Friday, 1 June 2007

Our Submission to the Irish Language Bill Consultation

Margaret O'Keeffe
Irish Language Bill Team
Department of Culture, Arts & Leisure
3rd Floor Interpoint
20-24 York Street
BT15 1AQ

Friday, 01 June 2007

Dear Margaret O'Keeffe,

Re: Irish Language Bill Consultation

It is the view of the signatories to this submission that the Irish Language Bill, in its current form would be detrimental to community relations within Northern Ireland and would in all likelihood undermine the very objectives which are considered the stated aim for the legislation.

The Irish language must always within the Northern Ireland context (and taking into account the “Shared Future” principles) be associated with the Ulster-Scots language. The true basis for equality must lie between those two languages, and that parity of esteem must be maintained otherwise which ever language is preferred will be perceived negatively by most of the other community, and indeed will be avoided by its own natural speakers to avoid causing offence (detrimental to very reason for the bill).

Ulster-Scots indeed has as strong a claim, if not stronger, to be the cultural language of Northern Ireland. The idea of equal treatment, between it and Irish however, is generally accepted, if not introduced in practice, by the government were spending appears to massively favour Irish.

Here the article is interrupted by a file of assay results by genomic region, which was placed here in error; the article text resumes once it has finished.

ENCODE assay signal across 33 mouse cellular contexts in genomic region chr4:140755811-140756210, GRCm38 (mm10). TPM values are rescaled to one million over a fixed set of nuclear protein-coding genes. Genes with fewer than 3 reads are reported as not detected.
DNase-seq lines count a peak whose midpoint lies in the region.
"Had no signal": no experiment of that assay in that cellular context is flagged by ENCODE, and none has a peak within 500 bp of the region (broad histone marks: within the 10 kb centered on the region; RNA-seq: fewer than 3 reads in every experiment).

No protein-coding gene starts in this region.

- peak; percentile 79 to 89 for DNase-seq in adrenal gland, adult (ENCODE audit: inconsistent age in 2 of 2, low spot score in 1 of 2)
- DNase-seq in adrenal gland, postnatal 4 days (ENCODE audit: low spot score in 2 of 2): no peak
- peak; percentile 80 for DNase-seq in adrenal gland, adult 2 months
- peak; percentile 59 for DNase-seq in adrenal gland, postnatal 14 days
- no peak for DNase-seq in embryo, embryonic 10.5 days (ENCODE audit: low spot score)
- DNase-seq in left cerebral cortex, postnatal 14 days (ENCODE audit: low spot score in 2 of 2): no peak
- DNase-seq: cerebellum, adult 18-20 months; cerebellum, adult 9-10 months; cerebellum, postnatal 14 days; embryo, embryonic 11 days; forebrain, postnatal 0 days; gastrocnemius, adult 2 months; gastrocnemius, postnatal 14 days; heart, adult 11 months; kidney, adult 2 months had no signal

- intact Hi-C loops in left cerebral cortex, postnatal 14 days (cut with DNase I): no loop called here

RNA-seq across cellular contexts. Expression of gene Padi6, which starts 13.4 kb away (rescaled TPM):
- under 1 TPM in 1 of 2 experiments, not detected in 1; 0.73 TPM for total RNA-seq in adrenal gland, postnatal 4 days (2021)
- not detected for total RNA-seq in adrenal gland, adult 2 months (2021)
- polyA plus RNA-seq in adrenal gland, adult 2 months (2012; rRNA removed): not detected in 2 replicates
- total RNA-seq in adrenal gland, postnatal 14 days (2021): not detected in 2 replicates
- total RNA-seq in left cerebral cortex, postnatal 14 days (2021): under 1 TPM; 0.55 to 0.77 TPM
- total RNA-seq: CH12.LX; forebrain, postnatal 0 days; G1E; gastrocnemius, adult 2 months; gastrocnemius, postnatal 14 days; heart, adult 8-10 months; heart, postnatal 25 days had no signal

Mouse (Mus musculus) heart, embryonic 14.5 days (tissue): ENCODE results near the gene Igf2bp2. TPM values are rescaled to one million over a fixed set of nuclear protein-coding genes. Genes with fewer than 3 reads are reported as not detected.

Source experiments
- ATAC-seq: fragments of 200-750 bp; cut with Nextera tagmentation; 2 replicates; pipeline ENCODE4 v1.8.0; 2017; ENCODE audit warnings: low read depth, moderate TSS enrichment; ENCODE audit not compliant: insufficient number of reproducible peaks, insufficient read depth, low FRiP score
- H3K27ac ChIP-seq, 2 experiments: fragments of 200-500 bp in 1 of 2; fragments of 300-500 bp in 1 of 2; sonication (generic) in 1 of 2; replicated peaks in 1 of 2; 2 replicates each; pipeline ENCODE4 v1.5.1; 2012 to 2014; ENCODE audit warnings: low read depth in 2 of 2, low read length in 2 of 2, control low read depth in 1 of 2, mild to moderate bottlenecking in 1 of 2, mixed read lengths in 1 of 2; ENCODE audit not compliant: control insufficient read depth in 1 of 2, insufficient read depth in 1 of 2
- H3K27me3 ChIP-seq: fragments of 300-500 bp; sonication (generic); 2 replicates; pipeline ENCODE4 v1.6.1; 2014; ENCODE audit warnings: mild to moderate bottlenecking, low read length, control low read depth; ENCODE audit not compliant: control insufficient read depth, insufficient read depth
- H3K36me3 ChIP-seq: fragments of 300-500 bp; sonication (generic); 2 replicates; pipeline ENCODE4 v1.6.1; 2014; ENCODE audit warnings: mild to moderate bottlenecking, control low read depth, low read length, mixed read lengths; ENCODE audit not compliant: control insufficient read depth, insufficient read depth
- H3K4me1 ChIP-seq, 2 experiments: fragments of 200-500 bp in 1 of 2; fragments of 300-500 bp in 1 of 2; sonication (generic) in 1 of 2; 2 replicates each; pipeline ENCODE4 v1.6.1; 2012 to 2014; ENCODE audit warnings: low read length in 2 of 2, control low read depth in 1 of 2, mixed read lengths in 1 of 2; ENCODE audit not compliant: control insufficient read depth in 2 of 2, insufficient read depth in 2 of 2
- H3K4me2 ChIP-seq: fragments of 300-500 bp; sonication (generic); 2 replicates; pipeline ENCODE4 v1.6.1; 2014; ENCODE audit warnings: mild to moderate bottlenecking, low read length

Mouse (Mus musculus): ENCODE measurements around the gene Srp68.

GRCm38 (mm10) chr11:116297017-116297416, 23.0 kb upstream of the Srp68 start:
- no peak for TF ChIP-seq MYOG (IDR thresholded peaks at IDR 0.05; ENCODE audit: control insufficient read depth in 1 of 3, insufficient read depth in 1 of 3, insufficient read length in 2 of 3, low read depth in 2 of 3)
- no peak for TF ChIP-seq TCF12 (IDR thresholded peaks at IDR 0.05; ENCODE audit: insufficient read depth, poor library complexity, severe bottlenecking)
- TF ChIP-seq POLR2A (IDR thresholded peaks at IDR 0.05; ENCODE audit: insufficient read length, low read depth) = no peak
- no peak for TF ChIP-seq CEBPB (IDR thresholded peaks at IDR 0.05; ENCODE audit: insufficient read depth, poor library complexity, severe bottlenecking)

If we are to move forward into a model shown in Scotland and in Wales, we must be certain to de-politicise the languages, the only way this can be down is to ensure that BOTH are included in a combined legislative programme that ensures absolute parity between them.

Within the Students’ Union at The Queen’s University of Belfast, there was at one time a Bi-Lingual signage policy for Irish and English signage. It was later recommended by the Fair Employment Commission that that signage be removed as it was recognised at causing a “chill factor” within the student body and alienating students from the protestant community. This was avoided by removing the bi-language signs. As QUB is an English speaking and learning university this had no effect on the use of the language or the facilities available to students, but the controversy could have as easily been avoided by the use of trilingual signs (English, Irish and Ulster-Scots).

It is this failure of parity between Irish and Ulster-Scots which will ultimately ensure that this legislation as it currently stands will undermine the Irish language and its usage and significantly detriment community relations. De-politicization, through absolute parity and the introduction of policy through need and adequate consultation, free from political bias is the only way forward, and the only way that minority language legislation will be acceptable to all members of the community of Northern Ireland.

Yours truly and on behalf of the Queen’s Ulster-Scots Society,

Edward Hanna
Convener 06/07